Paternity

Unmarried Fathers’ Rights in Texas

These days, it’s increasingly common for children to be born to unmarried parents. As a result of this trend, many Texas parents have legal questions regarding the rights and responsibilities of unwed fathers. If you’re an unmarried mother or father to be, or if your child has already been born, you probably want to know too.

Does an Unmarried Father Have Parental Rights?

In every state, including Texas, if a child is born and the parents aren’t married at the time of birth, the biological father has zero rights and responsibilities toward his child unless paternity is legally established. A Texas court cannot issue orders for child support or child custody until paternity is established.

Establishing Paternity in Texas

Paternity means “legal fatherhood,” and establishing paternity is one of the most important steps that unwed mothers and fathers can take in regard to child custody and child support matters. Remember, if parents are not married, child support cannot be ordered, and a father cannot ask the court for custody or visitation.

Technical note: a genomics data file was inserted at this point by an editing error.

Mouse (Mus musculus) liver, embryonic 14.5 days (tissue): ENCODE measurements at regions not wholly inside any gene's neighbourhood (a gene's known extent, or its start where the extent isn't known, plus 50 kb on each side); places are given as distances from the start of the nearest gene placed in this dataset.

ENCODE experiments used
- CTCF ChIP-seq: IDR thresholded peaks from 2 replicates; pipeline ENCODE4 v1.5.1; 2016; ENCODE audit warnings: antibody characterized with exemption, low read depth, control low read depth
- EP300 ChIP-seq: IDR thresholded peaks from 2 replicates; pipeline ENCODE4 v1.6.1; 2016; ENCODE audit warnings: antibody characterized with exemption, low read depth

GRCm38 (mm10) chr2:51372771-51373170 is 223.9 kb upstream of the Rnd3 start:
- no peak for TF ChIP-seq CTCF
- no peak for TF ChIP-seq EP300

If the parents do not have any doubts about paternity, they can both voluntarily sign the Acknowledgment of Paternity (AOP) form shortly after the child’s birth at the hospital. But, if either parent has any doubts about paternity, they should ask the court for a paternity test (DNA test), which is performed after the child’s birth.

Paternity tests are very simple – the presumed father and child have their cheeks swabbed at a clinic or in court. DNA tests are 99% accurate, and results are typically available between 4 and 6 weeks after the test is performed. Once paternity is officially confirmed (established) by the court, orders for child support and child custody can be issued.

If you’re an unmarried parent who needs assistance with a paternity, child custody or child support matter, please contact our Richmond family law firm.

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